Hayes continues, "the Christ-mystery must be thought of in terms of the fundamental aim of God in creating the cosmos. We might say that, for this tradition, the mystery of Christ pertains to the very nature of the cosmos as God intended it" (C-C, page 48).

The great scholar, Alan Wolter OFM, puts it this way: "from a negative perspective Duns Scotus rejects the idea that the redemption of the human race is the fundamental reason for the coming of Christ. From a positive perspective, Duns Scotus holds that what God first intended in creating was the mystery of Christ as king and center of the universe" (C-C, page 48).

Karl Rahner appeals to this part of Scotistic thinking by saying that "what God intends first in creating is the reality of Christ. That Christ might be possible, there must be a human race. That the human race might be possible, there must be a world in which human beings can live" (page 49). For Bonaventure "the mystery of Christ was the key to the meaning both of the human race and of the entire cosmos" (C-C, page 49).

In analyzing Bonaventure's powerful commentary on the Prologue of St. John's Gospel Hayes says, "one must conclude that the cosmos itself is the first and primal revelation of God through the divine Word. But the same Word is the principle through which God enlightens all who come into the world.... That is, the God who creates is the God who saves. And the object of salvation is the world that God creates. Clearly for Bonaventure, the salvation of the cosmos is mediated through the salvation of humanity. ...1) humanity plays a distinct role in the salvation of the world and 2) salvation is larger than humanity alone.".... This might incline us to think of salvation as the process by which God brings to completion (=salvation) the world which God creates. With that in mind, we will be more inclined to develop an understanding of salvation that embraces nature as well as human beings." (C-C, page 51)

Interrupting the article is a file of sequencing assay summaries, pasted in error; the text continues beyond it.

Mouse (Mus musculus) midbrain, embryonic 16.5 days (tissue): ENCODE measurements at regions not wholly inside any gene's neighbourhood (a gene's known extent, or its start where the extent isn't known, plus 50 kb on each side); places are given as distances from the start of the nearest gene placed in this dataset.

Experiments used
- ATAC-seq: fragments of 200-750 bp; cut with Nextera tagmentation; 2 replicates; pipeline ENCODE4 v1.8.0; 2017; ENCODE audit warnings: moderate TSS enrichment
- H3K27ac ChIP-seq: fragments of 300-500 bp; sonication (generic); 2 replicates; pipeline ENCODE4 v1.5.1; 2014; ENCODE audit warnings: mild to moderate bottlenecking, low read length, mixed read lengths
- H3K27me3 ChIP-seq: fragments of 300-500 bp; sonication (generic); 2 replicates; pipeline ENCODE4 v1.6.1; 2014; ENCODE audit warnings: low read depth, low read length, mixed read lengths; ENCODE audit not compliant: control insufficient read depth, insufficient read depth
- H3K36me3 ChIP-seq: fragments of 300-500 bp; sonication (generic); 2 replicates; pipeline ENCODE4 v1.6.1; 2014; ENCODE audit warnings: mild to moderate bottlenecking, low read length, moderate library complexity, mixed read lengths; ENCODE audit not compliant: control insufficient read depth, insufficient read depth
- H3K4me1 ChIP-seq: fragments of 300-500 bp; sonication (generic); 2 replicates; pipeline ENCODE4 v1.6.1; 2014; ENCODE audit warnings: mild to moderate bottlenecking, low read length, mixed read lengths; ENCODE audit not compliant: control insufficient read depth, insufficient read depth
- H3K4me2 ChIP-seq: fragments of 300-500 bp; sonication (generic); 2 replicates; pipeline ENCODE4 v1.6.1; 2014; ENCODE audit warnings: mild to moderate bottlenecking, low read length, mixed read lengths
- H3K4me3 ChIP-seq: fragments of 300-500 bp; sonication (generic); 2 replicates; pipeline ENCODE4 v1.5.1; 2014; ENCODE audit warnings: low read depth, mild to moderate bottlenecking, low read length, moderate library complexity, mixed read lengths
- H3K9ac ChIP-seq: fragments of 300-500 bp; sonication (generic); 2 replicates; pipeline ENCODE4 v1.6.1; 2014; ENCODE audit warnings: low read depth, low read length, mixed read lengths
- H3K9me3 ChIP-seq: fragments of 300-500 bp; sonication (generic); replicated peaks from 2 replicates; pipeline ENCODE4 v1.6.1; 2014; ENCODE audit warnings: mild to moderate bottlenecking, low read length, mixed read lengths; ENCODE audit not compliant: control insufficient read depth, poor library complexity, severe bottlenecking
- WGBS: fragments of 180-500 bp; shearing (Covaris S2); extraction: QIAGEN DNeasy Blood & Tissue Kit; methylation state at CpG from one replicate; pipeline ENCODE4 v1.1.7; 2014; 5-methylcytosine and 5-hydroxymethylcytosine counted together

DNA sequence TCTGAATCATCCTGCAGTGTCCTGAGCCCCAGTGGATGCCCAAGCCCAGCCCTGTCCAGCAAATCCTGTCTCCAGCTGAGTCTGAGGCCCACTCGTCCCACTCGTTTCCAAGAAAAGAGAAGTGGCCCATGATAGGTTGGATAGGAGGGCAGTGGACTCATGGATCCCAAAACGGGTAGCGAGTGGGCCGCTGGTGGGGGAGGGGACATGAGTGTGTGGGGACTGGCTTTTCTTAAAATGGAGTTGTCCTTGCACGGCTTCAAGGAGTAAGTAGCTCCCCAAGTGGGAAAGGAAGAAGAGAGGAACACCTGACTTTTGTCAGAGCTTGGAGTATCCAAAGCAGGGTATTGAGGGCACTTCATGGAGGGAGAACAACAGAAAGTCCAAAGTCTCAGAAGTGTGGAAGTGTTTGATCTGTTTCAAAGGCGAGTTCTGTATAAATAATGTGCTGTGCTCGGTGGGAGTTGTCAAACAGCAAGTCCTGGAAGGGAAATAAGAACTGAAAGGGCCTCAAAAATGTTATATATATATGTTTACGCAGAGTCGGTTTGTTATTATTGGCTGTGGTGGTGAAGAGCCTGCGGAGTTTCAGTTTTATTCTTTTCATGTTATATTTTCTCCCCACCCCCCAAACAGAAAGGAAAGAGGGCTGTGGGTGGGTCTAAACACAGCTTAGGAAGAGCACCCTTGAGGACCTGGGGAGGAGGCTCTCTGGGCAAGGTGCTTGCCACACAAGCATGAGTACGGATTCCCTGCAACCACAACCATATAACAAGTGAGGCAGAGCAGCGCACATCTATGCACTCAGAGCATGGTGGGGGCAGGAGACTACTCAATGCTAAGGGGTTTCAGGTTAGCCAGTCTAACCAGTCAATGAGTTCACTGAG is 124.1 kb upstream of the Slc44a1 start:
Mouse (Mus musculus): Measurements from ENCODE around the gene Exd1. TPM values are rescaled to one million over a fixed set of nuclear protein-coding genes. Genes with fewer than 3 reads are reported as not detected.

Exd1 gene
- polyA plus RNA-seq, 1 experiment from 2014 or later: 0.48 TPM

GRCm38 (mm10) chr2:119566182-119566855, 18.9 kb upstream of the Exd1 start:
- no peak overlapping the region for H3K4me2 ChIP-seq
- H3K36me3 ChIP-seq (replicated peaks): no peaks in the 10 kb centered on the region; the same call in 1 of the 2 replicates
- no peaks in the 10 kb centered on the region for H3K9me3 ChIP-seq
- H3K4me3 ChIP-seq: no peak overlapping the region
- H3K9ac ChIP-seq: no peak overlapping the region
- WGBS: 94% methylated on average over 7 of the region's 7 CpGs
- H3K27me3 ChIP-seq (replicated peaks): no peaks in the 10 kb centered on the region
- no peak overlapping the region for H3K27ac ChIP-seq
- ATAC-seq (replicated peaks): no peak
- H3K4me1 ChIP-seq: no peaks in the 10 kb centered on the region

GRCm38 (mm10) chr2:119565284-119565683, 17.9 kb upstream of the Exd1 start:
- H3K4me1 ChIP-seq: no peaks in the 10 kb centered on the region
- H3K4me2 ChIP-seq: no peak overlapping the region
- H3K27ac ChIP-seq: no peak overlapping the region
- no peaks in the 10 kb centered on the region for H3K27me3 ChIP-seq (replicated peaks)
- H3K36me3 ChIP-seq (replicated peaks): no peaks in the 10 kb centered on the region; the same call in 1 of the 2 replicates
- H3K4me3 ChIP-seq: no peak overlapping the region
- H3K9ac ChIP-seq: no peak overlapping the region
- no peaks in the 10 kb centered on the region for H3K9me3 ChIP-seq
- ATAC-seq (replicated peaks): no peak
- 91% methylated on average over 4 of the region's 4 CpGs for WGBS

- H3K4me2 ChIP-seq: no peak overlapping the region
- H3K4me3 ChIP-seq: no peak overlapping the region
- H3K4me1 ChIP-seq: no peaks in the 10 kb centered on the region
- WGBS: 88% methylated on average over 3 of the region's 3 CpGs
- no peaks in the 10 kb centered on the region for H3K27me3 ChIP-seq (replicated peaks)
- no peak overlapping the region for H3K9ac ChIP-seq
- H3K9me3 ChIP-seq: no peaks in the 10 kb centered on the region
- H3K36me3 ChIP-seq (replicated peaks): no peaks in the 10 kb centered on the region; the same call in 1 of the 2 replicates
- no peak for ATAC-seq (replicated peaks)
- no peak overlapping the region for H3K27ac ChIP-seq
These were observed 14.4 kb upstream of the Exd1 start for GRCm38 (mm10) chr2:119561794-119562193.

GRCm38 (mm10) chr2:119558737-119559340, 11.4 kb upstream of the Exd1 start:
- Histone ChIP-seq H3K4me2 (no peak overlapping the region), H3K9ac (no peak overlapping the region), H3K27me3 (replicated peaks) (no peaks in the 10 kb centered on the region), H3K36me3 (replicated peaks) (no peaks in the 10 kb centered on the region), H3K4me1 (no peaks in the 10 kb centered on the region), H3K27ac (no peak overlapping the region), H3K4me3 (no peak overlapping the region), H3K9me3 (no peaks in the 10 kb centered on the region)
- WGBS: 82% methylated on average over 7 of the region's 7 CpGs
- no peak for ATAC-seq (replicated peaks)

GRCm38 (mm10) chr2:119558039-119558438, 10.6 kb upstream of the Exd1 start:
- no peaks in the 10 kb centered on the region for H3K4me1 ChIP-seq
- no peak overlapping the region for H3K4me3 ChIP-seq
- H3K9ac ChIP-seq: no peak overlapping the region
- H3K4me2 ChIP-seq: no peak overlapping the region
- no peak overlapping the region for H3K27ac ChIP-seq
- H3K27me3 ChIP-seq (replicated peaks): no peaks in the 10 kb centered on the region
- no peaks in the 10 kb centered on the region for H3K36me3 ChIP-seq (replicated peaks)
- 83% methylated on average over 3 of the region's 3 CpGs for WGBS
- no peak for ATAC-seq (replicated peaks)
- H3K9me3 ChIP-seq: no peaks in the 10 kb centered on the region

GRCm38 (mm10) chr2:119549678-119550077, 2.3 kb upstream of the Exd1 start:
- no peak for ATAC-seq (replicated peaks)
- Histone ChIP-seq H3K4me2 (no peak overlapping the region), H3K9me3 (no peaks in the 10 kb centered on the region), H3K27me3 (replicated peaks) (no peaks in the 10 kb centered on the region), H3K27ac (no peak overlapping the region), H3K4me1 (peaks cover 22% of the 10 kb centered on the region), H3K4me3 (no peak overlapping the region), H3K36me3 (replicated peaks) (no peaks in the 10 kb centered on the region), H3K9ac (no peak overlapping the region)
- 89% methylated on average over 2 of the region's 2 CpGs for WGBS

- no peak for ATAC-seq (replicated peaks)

Pope John Paul II reflects this line of thinking when he writes "Christians believe that the Death and Resurrection of Christ accomplished the work of reconciling humanity to the Father, who 'was pleased ... through (Christ) to reconcile to himself all things, whether on earth or in heaven, making peace by the blood of his cross' (Col. 1:19-20). Creation was thus made new (cf. Rev. 21:5). Once subjected to the bondage of sin and decay (cf. Rom. 8:21), it has now received new life while 'we wait for new heavens and a new earth in which righteousness dwells' (2 Pt 3:13). Thus, the Father 'has made known to us in all wisdom and insight the mystery ... which he set forth in Christ as a plan for the fullness of time, to unite all things in him, all things in heaven and things on earth" (Eph. 1:9-10)" (EC #4)